Fish Stories

Don’t be alarmed if you catch a smallmouth bass in the Susquehanna or its tributaries with a wire trailing from its underside. The animal is a participant in a study of fish movement related to wider research on the causes of fish diseases in the river system.

Release the fish unharmed and don’t tamper with or cut the wire, urges Penn State graduate student Megan Kepler. She pointed out that it’s an antenna from a radio transmitter that allows for the fish to be tracked with telemetry technology. The “Lotek radio-sensor tags” not only allow identification of the fish but also log the water temperatures that the fish is living in.

A doctoral candidate in the University’s intercollege graduate degree program in ecology, Kepler surgically implanted 40 of the $300 devices in smallmouth bass this spring and plans to insert them in 45 more later this year. They will allow her to track the movement patterns and habitat use of the fish.

“Since the early 2000s, smallmouth bass throughout the Susquehanna River and many of its tributaries have exhibited characteristics of disease, including lesions, black spots, and deformities,” she said. “Management agencies have been trying to determine why this is happening by assessing the bass population, conducting fish health surveys, studying parasites, and measuring many water-quality variables—such as temperature, dissolved-oxygen levels, pH, and contaminants.”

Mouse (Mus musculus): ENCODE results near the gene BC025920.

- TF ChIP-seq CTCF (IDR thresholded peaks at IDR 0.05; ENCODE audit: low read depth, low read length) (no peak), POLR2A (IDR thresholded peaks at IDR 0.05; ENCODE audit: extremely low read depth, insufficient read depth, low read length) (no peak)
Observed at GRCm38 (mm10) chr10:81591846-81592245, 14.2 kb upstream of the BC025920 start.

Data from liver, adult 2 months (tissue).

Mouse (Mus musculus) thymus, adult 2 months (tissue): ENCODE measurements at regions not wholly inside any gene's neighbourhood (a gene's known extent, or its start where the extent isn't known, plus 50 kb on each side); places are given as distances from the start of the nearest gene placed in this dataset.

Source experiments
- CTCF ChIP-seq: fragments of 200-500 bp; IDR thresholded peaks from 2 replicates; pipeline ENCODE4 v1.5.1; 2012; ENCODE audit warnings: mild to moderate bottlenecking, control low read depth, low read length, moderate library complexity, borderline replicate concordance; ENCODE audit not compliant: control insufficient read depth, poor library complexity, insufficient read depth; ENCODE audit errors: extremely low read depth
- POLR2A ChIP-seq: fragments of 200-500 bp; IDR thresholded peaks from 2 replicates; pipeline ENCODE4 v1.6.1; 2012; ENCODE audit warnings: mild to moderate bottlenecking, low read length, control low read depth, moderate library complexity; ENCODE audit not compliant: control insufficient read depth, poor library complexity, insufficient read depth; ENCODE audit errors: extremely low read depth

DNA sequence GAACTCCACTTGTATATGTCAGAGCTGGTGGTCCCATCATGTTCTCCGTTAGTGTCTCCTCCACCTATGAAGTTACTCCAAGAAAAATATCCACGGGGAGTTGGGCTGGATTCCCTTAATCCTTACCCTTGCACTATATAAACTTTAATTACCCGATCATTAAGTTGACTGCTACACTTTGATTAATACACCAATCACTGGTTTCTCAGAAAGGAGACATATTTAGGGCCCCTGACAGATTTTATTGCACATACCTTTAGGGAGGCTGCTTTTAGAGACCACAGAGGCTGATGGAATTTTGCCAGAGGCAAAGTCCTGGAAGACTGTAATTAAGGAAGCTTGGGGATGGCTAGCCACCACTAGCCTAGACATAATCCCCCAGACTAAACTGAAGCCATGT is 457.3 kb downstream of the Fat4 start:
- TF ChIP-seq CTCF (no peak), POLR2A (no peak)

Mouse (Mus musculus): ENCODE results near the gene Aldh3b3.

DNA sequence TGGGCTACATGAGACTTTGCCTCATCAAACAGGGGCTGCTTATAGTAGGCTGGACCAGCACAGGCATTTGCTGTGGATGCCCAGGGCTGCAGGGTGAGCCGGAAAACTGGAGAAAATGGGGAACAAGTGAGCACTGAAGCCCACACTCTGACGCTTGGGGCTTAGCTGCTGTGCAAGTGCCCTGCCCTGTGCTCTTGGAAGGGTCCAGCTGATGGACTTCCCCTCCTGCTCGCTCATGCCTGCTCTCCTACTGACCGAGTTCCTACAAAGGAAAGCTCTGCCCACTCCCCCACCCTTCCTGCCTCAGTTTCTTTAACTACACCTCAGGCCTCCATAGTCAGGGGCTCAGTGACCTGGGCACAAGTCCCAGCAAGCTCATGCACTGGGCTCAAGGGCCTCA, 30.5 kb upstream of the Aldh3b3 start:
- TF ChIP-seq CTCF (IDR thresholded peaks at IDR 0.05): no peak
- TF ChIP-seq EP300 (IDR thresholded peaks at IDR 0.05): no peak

A primary goal of the research is to identify if and when fish are moving in and out of the tributaries, and to determine how this movement might relate to various environmental conditions, such as water temperature, and to key fish-life events, such as spawning. Kepler said, “Understanding movement and life-history characteristics of smallmouth bass has implications for both disease and fish management.”

—Jeff Mulhollem